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Terms of a “Discount”

discount of my greatest pet peeves is people who waste my time. This is why I am not good at calling any type of customer service. Pushing buttons and a robot trying to guess what I’m calling for and asking me for information is an insult to me and a waste of my time when I need to talk to a live person.. unfortunately, there are would-be clients who will waste your time too. Here are a few tips to help them get lost quick.

1. CASH UP

Make this clear to the client. Once they agree to it DO NOT WAIVER… no matter how bad you need the money. Make it clear to the client that nothing can be done until the money is received and that means NOTHING folks. For me and my I have to put together animated ads and it can take me anywhere from 1 to 2 hours to do these ads. If a client doesn’t come through I get pissed when I have done this much . It’s better to not havedone anything and get screwed then it is to do 75% of the job and get screwed.

2. Create a buffer. Tell your clients you have to outsource a part of the job and that you have to someone else.

The client is less likely to take advantage or back out if they think that in order for you to do their job YOU have to pay someone else. Sorry, but they potential client doesn’t give a about you and you have to take that into consideration (laugh). don’t put a of work in until you get your money. Independent clients have a way of waivering (unlike corporations) who usually are very good about seeing the purchase through.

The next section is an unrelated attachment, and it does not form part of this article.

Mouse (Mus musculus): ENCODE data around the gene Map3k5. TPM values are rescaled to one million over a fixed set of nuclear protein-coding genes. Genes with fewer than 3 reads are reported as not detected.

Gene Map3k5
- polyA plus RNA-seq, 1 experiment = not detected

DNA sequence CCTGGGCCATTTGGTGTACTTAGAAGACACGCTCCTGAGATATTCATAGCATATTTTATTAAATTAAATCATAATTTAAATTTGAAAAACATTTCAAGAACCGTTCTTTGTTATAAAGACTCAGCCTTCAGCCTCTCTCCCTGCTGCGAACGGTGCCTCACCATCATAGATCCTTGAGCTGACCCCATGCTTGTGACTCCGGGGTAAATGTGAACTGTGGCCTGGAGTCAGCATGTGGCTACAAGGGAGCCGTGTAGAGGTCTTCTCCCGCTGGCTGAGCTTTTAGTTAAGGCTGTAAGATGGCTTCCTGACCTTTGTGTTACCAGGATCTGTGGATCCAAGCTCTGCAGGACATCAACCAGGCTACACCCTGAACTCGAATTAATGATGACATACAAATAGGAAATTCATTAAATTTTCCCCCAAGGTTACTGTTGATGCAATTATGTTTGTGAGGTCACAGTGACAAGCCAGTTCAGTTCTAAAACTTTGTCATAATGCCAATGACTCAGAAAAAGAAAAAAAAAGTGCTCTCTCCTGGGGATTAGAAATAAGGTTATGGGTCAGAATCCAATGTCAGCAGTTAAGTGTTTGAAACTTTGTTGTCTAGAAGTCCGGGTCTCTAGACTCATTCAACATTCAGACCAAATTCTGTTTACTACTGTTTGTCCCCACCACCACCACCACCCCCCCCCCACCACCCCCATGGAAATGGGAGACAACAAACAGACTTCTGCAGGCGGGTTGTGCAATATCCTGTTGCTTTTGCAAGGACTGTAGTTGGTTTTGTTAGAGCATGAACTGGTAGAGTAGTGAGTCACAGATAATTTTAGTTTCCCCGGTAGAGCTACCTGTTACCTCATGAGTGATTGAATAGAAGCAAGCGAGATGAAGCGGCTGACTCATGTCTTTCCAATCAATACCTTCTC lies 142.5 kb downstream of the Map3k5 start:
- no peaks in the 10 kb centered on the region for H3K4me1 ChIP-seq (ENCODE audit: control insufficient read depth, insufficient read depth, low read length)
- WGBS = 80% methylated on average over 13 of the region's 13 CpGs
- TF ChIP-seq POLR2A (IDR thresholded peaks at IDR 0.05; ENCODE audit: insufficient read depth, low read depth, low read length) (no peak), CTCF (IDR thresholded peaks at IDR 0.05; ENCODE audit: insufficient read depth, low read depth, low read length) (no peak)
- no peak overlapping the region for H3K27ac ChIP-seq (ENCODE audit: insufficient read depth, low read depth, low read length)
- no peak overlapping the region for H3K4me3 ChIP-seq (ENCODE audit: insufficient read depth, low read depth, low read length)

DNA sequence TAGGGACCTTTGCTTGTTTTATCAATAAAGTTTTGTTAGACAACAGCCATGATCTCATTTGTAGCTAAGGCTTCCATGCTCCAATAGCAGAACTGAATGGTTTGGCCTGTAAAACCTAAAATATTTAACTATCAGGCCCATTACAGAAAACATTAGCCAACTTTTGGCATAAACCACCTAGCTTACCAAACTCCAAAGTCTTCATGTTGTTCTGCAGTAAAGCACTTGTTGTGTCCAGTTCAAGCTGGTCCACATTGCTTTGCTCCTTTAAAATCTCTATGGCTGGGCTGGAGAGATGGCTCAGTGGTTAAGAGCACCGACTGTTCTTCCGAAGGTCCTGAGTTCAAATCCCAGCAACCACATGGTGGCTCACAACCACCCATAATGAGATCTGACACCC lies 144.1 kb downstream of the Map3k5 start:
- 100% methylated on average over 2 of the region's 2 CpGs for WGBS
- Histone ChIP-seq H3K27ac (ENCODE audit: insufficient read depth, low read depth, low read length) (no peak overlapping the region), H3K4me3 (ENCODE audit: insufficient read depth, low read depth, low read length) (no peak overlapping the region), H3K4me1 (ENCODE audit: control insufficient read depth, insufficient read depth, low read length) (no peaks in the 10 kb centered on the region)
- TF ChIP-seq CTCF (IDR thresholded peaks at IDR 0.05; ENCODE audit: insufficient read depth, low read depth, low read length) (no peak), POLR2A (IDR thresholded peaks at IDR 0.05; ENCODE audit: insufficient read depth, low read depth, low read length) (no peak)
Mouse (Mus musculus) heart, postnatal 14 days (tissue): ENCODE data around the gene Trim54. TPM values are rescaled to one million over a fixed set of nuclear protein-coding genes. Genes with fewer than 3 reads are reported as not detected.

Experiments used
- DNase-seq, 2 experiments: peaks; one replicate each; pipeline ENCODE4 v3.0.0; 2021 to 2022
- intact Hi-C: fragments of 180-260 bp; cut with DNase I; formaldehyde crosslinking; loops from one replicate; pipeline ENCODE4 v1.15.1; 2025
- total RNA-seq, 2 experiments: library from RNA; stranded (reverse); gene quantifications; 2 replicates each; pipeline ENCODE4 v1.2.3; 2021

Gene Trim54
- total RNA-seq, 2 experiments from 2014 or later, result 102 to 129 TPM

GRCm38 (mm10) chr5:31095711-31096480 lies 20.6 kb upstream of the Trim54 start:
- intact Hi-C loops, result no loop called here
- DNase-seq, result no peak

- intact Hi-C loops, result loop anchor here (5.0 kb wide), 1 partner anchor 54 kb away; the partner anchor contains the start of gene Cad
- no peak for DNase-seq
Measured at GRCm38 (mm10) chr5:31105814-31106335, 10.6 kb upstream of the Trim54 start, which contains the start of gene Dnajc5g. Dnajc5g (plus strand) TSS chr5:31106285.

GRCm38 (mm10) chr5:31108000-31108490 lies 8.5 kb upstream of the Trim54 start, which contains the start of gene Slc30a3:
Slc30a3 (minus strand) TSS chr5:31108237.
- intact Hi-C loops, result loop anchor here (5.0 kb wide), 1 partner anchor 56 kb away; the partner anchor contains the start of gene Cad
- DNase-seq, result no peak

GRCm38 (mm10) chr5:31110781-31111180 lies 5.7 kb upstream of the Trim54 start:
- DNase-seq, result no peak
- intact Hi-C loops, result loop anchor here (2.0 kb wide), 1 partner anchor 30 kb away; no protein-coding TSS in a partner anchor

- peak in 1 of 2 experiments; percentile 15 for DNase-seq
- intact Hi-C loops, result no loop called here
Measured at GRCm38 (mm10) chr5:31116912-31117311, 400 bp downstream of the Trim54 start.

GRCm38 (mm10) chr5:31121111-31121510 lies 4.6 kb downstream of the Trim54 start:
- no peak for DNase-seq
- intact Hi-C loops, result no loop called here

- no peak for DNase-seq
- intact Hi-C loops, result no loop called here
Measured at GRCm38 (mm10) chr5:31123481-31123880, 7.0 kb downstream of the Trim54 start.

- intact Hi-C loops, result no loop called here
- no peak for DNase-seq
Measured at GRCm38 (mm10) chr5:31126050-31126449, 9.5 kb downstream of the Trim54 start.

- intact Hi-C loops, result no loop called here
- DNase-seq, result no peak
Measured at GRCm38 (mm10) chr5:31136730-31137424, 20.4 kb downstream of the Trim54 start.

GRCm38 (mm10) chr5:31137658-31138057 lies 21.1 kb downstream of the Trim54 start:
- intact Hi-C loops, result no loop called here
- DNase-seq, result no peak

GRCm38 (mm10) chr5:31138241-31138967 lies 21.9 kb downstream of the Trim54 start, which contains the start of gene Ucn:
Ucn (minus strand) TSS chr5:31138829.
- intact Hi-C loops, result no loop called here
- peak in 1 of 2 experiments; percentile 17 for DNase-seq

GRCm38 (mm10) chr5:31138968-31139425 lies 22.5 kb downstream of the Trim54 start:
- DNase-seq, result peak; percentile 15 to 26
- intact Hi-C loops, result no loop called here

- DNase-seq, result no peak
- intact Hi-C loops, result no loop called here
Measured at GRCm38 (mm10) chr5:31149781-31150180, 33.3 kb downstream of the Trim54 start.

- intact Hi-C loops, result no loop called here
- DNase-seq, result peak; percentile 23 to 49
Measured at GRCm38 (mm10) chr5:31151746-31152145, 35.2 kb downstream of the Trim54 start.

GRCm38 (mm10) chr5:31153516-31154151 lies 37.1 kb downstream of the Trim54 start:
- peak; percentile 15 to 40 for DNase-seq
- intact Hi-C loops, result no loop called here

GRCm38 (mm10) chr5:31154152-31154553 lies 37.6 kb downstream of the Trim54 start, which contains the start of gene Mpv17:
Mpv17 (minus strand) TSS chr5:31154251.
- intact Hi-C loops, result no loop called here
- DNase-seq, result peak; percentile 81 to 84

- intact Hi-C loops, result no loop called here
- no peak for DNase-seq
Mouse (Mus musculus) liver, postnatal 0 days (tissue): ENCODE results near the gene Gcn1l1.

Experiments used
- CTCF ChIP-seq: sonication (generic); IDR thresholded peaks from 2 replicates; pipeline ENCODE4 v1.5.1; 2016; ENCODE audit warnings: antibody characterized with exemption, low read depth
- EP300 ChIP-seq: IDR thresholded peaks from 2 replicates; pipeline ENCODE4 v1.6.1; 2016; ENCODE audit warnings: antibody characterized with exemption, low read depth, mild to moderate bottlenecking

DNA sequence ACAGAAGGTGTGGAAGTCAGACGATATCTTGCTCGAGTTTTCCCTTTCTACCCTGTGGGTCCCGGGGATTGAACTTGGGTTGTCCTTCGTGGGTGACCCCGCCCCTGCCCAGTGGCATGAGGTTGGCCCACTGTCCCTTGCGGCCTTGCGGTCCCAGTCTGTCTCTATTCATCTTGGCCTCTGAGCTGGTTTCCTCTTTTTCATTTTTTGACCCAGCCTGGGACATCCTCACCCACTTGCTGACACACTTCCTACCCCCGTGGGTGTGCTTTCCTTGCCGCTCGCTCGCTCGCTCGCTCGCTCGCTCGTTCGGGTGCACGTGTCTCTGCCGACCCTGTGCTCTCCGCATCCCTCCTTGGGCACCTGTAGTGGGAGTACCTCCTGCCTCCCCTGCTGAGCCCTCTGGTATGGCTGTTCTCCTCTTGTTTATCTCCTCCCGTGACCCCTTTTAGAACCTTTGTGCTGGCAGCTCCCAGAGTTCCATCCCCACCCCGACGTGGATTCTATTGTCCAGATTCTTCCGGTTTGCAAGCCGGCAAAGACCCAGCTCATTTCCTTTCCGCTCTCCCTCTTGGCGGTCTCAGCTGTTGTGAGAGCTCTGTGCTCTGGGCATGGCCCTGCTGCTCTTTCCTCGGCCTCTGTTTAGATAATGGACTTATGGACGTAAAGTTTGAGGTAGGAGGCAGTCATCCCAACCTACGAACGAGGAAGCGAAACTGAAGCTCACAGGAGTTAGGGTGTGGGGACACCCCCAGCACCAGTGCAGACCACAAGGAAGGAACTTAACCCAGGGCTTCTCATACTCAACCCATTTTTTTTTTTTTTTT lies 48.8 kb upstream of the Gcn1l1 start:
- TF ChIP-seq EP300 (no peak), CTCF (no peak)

3. Use your instinct…

Usually you just get a feeling on who is serious and who is of shit when it comes to buying your product. I don’t why but some people just seem to want to waste your time, for whatever reason. As I stated in another article.. you can shut all this down very quickly by asking one question “Do You Have Available Budget NOW!” If you get any other answer but “yes” move on.

About The Author

Kevin "mrkevross" Ross is a music and radio industry veteran who has owned his own industry business "Radio Facts" for 21 years. His experience working in the industry with everyone from small independent record labels to major record labels and artists as well as consumers has given him undeniable first-hand experience in supply and demand, marketing and promotion, targets and the psychology of running a business. The rules are very different for black and minority entrepreneurs and "mrkevross" explains in a unique and at times humorous perspective how to succeed in business and the mistakes and victories he has seen from some of the biggest celebrities in the music nad radio business.

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